The other famous aspect of Montserrat is that it’s home to one of the most prestigious boys’ choirs in the world. We were stuffed like sardines in the sanctuary because everyone wanted to hear them sing and they definitely were ridiculously good. The cathedral itself was breathtaking as all of the European Catholic churches are. When I came back and told my host mom about it, she was so excited. Although she’s been to Montserrat a few times with her kids, there was never a mass or performance by the choir at the time they were able to go!


Performance of the boys’ choir

Montserrat Monastery

Montserrat Monastery


Outside of the church

I wish I had time to go back, it’s such a nice escape from the craziness of the center of Barcelona. However, I’m pretty much booked up until I head back to the States. This week is a short week, so my friend and I are heading to Prague on Thursday! All of my professors, past study abroad friends, and people I’ve come across in general have told me that Prague is a must see, so I’m looking forward to it.

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Bienvenido a mi casa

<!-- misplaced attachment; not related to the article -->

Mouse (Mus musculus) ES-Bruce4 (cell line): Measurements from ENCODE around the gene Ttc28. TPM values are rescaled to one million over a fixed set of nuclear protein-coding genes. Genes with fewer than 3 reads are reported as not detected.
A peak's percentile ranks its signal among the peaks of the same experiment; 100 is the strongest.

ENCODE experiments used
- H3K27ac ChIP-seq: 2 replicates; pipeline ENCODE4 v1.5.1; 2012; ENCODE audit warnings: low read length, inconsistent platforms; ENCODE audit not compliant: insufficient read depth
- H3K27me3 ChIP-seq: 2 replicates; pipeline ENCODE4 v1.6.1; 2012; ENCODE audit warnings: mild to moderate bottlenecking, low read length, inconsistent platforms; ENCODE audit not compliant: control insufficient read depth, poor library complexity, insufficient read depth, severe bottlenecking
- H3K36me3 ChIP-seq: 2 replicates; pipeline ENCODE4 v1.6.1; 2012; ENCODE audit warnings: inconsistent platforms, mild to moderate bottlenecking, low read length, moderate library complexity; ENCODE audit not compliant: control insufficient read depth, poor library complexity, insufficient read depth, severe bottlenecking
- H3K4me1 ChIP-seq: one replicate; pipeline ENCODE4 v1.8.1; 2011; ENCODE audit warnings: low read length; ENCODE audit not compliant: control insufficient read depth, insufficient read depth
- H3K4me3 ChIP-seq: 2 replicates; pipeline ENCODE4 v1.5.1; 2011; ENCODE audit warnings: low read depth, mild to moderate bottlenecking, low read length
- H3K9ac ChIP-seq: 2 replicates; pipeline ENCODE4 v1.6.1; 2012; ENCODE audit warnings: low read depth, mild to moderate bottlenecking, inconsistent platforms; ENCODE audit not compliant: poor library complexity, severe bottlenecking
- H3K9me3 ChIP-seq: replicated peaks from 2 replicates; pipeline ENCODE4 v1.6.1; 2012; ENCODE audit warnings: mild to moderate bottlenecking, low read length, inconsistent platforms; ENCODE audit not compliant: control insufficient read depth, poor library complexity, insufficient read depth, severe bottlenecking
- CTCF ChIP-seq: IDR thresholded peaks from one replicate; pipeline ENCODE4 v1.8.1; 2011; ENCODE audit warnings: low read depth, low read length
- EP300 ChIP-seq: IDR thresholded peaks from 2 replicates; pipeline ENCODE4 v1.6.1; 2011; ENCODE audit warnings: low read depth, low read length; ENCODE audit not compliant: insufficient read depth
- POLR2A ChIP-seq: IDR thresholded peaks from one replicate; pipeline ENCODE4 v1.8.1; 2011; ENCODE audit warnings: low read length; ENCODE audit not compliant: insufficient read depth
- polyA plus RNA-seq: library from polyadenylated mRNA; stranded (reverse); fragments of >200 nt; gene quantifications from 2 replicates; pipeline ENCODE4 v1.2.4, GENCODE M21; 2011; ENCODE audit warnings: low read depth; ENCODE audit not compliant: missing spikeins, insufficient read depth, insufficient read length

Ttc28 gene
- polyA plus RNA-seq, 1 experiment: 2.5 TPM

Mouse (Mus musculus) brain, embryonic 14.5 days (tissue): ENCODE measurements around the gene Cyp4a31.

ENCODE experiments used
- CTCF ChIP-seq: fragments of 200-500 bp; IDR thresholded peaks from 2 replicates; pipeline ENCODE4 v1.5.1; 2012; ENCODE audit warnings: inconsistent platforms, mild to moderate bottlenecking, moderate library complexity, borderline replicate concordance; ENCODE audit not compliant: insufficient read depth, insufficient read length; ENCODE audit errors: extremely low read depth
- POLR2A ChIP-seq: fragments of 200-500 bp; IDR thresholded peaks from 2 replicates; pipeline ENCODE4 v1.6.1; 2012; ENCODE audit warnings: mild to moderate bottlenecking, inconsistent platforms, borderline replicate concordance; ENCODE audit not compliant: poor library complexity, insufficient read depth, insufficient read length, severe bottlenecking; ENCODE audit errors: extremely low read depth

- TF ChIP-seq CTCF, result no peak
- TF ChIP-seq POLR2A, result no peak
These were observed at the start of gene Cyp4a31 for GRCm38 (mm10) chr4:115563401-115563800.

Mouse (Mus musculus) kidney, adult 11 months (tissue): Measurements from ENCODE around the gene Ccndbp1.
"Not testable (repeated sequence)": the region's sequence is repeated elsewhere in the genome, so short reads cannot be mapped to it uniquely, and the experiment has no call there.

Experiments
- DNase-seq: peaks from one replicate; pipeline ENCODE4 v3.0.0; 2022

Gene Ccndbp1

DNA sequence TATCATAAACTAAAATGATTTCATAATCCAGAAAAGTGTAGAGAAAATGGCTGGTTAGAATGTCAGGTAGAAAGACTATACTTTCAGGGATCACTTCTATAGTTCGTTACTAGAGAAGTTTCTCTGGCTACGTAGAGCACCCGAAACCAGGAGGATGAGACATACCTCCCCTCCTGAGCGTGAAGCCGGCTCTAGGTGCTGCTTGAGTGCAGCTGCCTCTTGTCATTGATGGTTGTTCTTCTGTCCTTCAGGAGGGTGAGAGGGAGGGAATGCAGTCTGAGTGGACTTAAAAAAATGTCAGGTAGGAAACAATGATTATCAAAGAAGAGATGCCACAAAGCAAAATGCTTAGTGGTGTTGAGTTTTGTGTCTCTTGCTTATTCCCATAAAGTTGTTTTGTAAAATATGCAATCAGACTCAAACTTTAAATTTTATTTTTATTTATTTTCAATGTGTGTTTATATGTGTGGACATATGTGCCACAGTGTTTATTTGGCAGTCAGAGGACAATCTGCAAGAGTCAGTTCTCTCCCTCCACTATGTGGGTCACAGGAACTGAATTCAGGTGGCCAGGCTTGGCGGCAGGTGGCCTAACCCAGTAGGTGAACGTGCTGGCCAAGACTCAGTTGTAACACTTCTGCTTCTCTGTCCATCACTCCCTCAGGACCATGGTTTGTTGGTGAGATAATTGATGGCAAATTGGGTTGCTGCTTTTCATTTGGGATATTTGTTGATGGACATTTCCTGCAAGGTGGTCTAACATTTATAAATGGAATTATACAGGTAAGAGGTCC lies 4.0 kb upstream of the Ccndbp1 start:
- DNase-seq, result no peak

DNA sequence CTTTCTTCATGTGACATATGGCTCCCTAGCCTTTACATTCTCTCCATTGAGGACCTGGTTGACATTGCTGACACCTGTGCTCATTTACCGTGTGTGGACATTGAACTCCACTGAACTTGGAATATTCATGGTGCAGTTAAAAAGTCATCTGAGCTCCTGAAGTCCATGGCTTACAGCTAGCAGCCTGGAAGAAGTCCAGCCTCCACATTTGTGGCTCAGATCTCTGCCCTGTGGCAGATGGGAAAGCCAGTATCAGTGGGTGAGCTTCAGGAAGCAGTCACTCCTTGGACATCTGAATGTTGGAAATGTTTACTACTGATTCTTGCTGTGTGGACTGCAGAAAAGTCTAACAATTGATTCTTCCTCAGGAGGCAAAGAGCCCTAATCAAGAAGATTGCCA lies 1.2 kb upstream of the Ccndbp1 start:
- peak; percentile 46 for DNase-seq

For those of you who are curious, here’s a sneak peak inside what my homestay looks like in the center of Barcelona. There are a total of six people living in the apartment, it’s pretty spacious. It’s interesting to see how there is no space wasted throughout the entire living area, they have just enough to make it comfortable, but not an excessive amount just because they can. Even when I went to a cooking class at the chef’s house outside of the city, the house wasn’t obscenely grandiose – it was homey, comfortable, and inviting.

The house consists of the dining room, living room, kitchen, 1.5 bathrooms, and 3 bedrooms. I share a room with Alyse while my other roommate lives alone in the room next door. Here are some pictures: